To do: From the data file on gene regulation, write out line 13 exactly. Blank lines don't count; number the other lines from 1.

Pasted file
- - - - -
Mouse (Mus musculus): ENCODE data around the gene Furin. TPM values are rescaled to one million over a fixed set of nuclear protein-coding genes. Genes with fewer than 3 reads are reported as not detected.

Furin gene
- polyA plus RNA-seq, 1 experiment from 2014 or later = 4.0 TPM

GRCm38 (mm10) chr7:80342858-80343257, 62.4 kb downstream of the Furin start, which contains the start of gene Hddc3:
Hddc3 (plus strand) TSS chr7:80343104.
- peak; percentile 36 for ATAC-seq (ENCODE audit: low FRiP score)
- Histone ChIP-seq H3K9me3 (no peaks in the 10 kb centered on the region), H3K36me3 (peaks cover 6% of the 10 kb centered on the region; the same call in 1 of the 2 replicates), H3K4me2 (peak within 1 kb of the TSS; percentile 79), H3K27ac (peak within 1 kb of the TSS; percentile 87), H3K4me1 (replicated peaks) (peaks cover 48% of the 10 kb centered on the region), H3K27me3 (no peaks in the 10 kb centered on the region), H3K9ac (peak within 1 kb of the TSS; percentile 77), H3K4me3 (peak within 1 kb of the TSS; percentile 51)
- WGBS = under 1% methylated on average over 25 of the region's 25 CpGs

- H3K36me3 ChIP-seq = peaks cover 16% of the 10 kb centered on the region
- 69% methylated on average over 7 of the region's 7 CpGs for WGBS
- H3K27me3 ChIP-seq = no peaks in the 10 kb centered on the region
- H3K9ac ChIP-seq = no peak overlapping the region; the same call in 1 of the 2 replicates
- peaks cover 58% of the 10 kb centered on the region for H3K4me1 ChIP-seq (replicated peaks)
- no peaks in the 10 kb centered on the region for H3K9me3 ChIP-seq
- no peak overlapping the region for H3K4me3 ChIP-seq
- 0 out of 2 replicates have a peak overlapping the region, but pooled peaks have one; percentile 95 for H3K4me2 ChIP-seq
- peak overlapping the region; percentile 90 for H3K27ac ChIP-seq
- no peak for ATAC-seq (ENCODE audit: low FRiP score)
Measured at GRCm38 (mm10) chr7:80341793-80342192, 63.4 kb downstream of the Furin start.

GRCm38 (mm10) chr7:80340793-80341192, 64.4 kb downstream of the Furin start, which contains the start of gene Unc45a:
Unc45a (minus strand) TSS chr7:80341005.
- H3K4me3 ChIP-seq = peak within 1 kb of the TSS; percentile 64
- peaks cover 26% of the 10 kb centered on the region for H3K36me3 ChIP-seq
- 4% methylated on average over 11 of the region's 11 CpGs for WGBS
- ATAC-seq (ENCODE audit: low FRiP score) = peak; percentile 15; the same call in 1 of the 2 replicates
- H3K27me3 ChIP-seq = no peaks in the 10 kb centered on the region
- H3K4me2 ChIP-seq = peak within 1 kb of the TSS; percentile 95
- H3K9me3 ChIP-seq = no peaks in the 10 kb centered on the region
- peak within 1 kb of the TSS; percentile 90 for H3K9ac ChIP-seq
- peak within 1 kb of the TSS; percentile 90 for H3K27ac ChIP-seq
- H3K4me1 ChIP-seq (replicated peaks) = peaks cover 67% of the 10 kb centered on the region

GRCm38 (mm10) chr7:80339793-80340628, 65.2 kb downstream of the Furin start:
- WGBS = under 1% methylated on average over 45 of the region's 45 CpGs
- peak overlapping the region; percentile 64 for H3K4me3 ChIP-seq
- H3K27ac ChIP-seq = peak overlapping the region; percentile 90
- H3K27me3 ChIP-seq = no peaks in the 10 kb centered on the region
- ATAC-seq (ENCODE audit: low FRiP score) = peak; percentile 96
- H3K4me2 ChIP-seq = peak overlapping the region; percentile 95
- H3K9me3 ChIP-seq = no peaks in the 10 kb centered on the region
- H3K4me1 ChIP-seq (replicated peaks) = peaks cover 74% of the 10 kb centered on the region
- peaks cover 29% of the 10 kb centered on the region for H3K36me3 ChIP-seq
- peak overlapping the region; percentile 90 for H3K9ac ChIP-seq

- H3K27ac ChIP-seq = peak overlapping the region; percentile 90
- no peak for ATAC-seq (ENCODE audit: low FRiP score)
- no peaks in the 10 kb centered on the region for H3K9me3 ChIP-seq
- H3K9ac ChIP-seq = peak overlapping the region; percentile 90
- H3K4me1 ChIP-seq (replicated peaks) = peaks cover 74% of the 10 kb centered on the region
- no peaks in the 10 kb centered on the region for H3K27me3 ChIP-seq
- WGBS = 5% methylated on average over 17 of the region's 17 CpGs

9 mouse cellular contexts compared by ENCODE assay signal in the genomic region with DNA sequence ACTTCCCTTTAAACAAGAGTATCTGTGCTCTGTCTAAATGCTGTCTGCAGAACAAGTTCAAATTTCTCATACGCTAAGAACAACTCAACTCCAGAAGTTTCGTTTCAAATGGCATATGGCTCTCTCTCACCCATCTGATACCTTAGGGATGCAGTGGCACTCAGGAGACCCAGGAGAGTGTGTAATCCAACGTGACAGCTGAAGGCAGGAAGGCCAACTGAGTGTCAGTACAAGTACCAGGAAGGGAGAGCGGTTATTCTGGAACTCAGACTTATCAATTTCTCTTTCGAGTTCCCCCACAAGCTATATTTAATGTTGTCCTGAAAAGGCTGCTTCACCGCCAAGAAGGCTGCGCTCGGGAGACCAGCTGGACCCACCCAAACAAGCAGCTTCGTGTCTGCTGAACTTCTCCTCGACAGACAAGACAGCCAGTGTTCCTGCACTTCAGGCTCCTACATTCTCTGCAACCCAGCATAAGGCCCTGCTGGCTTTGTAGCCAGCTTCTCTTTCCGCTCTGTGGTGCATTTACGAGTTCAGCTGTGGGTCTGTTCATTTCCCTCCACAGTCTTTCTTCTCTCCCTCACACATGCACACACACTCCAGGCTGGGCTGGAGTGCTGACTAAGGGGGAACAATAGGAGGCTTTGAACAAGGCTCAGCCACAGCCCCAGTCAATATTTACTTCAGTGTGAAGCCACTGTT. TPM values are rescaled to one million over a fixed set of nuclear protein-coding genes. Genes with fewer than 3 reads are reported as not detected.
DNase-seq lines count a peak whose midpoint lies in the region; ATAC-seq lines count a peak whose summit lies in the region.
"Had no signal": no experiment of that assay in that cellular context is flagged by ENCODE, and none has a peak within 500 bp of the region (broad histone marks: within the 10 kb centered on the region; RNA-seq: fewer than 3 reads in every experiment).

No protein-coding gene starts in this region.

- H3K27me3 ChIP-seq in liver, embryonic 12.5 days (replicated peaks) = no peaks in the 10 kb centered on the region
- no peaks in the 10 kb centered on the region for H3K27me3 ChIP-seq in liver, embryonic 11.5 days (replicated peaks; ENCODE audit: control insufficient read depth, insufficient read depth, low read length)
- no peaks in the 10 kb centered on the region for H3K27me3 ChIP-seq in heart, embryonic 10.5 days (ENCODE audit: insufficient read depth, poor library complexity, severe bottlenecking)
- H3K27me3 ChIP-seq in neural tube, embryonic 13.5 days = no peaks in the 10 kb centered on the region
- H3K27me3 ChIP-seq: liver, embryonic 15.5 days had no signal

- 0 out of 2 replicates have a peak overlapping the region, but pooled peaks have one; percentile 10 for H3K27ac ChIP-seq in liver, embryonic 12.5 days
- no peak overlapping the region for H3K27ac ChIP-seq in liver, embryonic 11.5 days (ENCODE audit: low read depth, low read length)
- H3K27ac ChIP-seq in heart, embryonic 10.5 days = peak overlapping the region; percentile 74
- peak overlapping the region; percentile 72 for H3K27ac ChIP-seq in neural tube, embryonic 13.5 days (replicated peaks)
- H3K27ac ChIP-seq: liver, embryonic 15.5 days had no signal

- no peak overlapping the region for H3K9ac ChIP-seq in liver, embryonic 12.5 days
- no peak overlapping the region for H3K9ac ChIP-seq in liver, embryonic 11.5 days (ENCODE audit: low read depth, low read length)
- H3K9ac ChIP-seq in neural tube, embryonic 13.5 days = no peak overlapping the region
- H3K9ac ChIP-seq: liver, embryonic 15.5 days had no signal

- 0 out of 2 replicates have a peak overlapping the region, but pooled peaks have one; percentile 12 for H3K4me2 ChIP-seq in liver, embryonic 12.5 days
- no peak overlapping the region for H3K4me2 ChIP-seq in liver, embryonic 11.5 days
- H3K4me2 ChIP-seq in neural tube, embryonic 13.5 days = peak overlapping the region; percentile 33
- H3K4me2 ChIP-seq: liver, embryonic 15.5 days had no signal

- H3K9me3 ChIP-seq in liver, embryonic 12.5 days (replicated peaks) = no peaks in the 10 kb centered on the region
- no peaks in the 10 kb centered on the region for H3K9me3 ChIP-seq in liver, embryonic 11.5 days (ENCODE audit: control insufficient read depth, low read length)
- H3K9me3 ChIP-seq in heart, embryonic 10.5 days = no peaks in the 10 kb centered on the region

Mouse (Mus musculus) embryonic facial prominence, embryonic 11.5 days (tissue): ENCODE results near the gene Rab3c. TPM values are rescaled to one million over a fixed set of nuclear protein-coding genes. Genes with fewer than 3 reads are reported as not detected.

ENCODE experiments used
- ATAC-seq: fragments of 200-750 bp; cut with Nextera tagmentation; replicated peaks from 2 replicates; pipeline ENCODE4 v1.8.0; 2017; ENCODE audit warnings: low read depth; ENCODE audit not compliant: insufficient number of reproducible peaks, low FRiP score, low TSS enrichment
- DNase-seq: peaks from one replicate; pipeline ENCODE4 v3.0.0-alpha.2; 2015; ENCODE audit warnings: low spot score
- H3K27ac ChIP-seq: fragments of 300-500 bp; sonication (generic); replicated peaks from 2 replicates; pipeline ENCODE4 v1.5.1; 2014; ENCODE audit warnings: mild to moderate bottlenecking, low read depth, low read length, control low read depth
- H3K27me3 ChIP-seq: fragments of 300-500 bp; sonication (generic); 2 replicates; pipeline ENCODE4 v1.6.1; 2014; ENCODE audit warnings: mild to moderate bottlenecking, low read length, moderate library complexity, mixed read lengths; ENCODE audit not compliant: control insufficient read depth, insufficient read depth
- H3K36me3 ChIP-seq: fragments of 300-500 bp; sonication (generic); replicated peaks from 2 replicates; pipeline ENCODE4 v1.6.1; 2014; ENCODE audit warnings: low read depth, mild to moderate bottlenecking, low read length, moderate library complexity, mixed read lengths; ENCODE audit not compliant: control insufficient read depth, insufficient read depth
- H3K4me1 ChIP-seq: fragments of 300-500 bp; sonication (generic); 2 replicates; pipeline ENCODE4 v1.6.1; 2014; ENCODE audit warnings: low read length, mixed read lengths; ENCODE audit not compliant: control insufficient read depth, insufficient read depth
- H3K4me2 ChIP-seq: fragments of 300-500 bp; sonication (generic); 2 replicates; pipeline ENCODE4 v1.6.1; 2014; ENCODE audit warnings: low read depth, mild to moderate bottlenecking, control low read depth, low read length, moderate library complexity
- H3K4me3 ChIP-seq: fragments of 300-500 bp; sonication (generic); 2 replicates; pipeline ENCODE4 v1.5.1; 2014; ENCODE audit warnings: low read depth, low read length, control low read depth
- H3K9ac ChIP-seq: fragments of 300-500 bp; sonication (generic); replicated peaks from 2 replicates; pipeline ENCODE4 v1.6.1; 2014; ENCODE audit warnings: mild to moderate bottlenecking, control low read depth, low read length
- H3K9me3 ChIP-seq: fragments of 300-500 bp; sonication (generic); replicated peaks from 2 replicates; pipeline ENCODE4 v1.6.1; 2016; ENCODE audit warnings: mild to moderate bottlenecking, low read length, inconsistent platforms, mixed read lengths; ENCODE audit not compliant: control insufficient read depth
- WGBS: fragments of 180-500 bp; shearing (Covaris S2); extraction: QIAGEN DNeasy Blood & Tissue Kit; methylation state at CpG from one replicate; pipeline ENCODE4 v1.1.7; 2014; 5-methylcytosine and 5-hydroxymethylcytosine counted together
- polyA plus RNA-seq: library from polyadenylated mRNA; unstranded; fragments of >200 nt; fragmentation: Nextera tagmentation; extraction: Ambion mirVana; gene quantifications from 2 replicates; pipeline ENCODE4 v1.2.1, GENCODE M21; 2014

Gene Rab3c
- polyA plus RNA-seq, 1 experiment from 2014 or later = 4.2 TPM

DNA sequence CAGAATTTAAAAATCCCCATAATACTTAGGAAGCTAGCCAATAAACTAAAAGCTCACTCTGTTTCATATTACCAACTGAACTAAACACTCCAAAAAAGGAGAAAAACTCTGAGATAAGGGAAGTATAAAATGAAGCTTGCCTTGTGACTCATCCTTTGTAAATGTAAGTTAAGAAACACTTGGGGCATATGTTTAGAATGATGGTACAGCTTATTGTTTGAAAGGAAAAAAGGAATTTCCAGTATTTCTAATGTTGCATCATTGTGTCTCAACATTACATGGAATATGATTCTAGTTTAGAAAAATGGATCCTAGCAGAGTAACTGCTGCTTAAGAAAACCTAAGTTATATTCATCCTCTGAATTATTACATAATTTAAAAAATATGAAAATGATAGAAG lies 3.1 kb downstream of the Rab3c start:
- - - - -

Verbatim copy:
- peaks cover 58% of the 10 kb centered on the region for H3K4me1 ChIP-seq (replicated peaks)